Halifax, NS / St John’s, NL – As governments around the world face harsh budgetary and demographic challenges, a study released today by the Atlantic Institute for Market Studies (AIMS) says Nova Scotia and Newfoundland and Labrador are on the right track when considering registry reforms as a viable economic option.
Commissioned by AIMS and written by Meredith McDonald, a researcher and writer specializing in politics and public policy, The Road Ahead: Options for Reforming Registry Service Delivery praises Nova Scotia and Newfoundland and Labrador for their “willingness to explore alternative methods of service delivery” that can increase efficiency and sustainability.
“Both provinces have a myriad of reforming examples leveraged by other provinces since the 1990s,” says McDonald. “The road ahead shows Nova Scotians and Newfoundlanders and Labradorians could expect better quality registry services for comparable prices, while the provinces’ governments would spend less on their registries.”
McDonald’s work clearly illustrates there is no privatization panacea that will solve all provincial financial woes; however, AIMS president and CEO, Marco Navarro-Genie, says the paper more than demonstrates the need to let market-driven creativity “fill the gap.”
“When the private sector is allowed to enter markets and unleash its creative energy under government-enforced regulation, good things happen,” says Navarro-Genie. “The great thing about this study is it does not outline bureaucratic prescriptions – instead, it paints the picture of reforming success throughout the country. It is a great example to follow.”
The paper may have its share of opponents in the public sector, clinging to the fallacy that “government can do it cheaper.” McDonald rebuts that claim by proving reforms in provinces contracting out services such as land title registries, personal property registries, motor vehicle and licensing registries, and marriage licenses, have helped government decrease expenditures, improve efficiency, and keep costs below the national average.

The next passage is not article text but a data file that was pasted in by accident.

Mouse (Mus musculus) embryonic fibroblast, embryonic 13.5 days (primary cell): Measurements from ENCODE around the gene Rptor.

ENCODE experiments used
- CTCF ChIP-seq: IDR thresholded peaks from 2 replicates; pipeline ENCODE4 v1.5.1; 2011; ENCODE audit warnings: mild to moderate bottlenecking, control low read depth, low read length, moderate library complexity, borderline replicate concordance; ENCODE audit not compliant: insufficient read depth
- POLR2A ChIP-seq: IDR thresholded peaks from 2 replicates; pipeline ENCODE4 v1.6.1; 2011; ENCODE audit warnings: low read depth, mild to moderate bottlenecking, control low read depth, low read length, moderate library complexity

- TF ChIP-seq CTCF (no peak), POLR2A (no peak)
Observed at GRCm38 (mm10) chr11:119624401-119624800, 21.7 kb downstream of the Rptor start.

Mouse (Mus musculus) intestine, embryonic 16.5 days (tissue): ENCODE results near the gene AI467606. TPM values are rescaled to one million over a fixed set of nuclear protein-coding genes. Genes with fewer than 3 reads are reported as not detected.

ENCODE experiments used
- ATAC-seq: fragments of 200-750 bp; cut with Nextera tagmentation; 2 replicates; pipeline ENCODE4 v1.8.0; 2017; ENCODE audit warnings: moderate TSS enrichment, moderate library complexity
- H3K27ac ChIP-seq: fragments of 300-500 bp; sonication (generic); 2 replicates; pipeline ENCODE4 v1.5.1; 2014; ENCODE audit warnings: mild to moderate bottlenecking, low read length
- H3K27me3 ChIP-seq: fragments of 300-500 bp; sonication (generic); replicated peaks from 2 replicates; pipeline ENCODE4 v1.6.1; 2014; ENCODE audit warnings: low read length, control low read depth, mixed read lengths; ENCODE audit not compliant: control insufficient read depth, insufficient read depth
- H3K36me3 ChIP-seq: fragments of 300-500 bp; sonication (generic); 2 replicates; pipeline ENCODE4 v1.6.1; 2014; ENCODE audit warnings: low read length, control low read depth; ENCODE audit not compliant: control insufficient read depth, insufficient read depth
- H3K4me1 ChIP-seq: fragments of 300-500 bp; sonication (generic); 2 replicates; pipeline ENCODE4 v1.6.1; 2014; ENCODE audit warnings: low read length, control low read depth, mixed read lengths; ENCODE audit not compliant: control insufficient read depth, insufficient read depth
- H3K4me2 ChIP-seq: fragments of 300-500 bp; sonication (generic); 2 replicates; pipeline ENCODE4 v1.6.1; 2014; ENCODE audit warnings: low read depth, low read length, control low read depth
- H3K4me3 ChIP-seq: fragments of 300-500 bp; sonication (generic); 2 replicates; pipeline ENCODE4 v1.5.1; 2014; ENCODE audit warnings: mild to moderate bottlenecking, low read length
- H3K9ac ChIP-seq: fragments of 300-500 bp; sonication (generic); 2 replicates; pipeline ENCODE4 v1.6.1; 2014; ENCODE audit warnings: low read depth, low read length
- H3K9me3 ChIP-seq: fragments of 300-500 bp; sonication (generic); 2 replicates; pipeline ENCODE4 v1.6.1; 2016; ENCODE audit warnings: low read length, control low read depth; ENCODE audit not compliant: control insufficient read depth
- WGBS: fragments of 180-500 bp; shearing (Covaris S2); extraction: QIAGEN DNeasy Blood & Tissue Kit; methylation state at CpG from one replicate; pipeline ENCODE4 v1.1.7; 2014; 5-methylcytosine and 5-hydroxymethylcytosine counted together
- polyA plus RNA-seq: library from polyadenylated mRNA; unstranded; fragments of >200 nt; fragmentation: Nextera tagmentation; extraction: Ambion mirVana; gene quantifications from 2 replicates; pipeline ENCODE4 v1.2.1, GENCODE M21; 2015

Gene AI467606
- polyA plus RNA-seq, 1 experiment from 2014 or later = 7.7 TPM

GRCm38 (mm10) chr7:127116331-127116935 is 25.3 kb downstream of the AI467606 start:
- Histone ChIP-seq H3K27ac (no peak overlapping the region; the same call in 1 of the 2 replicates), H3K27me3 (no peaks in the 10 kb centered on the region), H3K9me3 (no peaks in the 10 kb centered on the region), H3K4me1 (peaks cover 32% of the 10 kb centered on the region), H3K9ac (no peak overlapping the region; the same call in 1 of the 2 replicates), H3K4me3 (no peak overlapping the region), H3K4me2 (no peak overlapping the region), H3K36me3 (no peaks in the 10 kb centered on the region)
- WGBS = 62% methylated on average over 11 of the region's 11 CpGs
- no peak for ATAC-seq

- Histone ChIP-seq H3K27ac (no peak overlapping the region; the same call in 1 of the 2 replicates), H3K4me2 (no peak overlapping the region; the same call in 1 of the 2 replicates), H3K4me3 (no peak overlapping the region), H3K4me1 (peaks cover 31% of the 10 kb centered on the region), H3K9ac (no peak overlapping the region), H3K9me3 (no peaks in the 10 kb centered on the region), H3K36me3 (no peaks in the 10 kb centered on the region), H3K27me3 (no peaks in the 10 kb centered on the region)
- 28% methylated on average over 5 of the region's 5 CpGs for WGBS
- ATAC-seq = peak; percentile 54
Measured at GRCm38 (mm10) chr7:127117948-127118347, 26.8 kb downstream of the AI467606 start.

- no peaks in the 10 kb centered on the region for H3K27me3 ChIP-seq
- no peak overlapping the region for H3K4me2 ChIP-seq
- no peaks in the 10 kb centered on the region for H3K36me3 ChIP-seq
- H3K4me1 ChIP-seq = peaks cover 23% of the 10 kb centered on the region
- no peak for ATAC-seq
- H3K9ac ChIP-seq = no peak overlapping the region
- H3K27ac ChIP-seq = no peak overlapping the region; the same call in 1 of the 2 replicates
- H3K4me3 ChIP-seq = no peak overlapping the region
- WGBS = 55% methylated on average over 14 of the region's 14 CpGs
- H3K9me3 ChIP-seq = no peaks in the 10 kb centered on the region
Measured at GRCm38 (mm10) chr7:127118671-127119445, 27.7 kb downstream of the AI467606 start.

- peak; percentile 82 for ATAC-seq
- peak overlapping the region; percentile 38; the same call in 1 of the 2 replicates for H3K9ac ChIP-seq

MacDonald and Navarro-Genie say narrow political interests should not get in the way of doing the right thing for Nova Scotia and Newfoundland and Labrador.
“Four provincial administrations with governments ranging in stripe from blue to red to orange have formed various partnerships with the private sector to cut costs, improve service and augment availability. In each case, practicality, not ideology, has been the driving force.”
Regardless of the routes these provinces chose, three things are certain: first, Nova Scotians and Newfoundlanders and Labradorians would be in line for better quality registry services; they would have greater availability and variety of options; and third, the provinces would spend less on registries than they do now, thus freeing up scarce resources for more pressing priorities such as health care and education.
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About the Author
Meredith McDonald is a Research Fellow at the Atlantic Institute for Market Studies. McDonald specialises in politics and public policy. She previously worked for the federal government, including roles with the minister of state of foreign affairs, the environment minister, and the Prime Minister’s Office.
The Atlantic Institute for Market Studies is a Canadian non-profit, non-partisan research institute that provides a distinctive Atlantic Canadian perspective on economic, political, and social issues. The Institute seeks to stimulate public debate with well-considered argument and evidence-based data. AIMS sets the benchmark on public policy by drawing together the most innovative thinking available from some of the world’s foremost experts and applying that thinking to the challenges facing Canadians.